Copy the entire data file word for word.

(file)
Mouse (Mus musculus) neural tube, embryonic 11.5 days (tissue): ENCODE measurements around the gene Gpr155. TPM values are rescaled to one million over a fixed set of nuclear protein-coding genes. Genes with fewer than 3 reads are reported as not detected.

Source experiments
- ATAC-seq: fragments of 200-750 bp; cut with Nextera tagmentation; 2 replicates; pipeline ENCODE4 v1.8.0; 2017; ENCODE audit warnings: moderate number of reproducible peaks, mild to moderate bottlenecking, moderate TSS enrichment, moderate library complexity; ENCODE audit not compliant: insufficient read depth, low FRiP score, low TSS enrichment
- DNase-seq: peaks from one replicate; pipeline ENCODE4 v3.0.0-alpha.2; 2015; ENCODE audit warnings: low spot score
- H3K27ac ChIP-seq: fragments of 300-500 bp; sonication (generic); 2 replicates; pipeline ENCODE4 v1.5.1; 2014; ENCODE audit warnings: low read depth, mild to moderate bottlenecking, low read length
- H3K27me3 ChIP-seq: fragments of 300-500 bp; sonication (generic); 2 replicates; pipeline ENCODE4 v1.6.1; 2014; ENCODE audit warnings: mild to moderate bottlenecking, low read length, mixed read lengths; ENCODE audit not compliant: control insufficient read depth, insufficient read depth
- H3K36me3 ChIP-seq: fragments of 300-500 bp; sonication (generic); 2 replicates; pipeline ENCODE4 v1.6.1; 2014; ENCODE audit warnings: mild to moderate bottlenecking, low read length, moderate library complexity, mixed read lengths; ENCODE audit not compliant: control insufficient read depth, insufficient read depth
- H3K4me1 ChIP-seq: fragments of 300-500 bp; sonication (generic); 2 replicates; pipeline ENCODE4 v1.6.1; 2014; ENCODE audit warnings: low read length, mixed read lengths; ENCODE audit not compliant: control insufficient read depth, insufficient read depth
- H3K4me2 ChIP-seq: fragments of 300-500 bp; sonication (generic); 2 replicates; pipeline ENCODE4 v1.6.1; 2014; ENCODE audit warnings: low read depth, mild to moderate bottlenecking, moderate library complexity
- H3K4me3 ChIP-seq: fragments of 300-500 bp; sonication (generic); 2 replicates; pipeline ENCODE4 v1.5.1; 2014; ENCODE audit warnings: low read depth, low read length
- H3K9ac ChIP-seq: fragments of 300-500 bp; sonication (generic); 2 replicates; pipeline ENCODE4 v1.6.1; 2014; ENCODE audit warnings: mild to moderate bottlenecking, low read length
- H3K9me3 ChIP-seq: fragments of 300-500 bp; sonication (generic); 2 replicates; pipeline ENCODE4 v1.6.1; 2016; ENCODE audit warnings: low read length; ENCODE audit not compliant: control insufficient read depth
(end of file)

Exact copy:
Mouse (Mus musculus) neural tube, embryonic 11.5 days (tissue): ENCODE measurements around the gene Gpr155. TPM values are rescaled to one million over a fixed set of nuclear protein-coding genes. Genes with fewer than 3 reads are reported as not detected.

Source experiments
- ATAC-seq: fragments of 200-750 bp; cut with Nextera tagmentation; 2 replicates; pipeline ENCODE4 v1.8.0; 2017; ENCODE audit warnings: moderate number of reproducible peaks, mild to moderate bottlenecking, moderate TSS enrichment, moderate library complexity; ENCODE audit not compliant: insufficient read depth, low FRiP score, low TSS enrichment
- DNase-seq: peaks from one replicate; pipeline ENCODE4 v3.0.0-alpha.2; 2015; ENCODE audit warnings: low spot score
- H3K27ac ChIP-seq: fragments of 300-500 bp; sonication (generic); 2 replicates; pipeline ENCODE4 v1.5.1; 2014; ENCODE audit warnings: low read depth, mild to moderate bottlenecking, low read length
- H3K27me3 ChIP-seq: fragments of 300-500 bp; sonication (generic); 2 replicates; pipeline ENCODE4 v1.6.1; 2014; ENCODE audit warnings: mild to moderate bottlenecking, low read length, mixed read lengths; ENCODE audit not compliant: control insufficient read depth, insufficient read depth
- H3K36me3 ChIP-seq: fragments of 300-500 bp; sonication (generic); 2 replicates; pipeline ENCODE4 v1.6.1; 2014; ENCODE audit warnings: mild to moderate bottlenecking, low read length, moderate library complexity, mixed read lengths; ENCODE audit not compliant: control insufficient read depth, insufficient read depth
- H3K4me1 ChIP-seq: fragments of 300-500 bp; sonication (generic); 2 replicates; pipeline ENCODE4 v1.6.1; 2014; ENCODE audit warnings: low read length, mixed read lengths; ENCODE audit not compliant: control insufficient read depth, insufficient read depth
- H3K4me2 ChIP-seq: fragments of 300-500 bp; sonication (generic); 2 replicates; pipeline ENCODE4 v1.6.1; 2014; ENCODE audit warnings: low read depth, mild to moderate bottlenecking, moderate library complexity
- H3K4me3 ChIP-seq: fragments of 300-500 bp; sonication (generic); 2 replicates; pipeline ENCODE4 v1.5.1; 2014; ENCODE audit warnings: low read depth, low read length
- H3K9ac ChIP-seq: fragments of 300-500 bp; sonication (generic); 2 replicates; pipeline ENCODE4 v1.6.1; 2014; ENCODE audit warnings: mild to moderate bottlenecking, low read length
- H3K9me3 ChIP-seq: fragments of 300-500 bp; sonication (generic); 2 replicates; pipeline ENCODE4 v1.6.1; 2016; ENCODE audit warnings: low read length; ENCODE audit not compliant: control insufficient read depth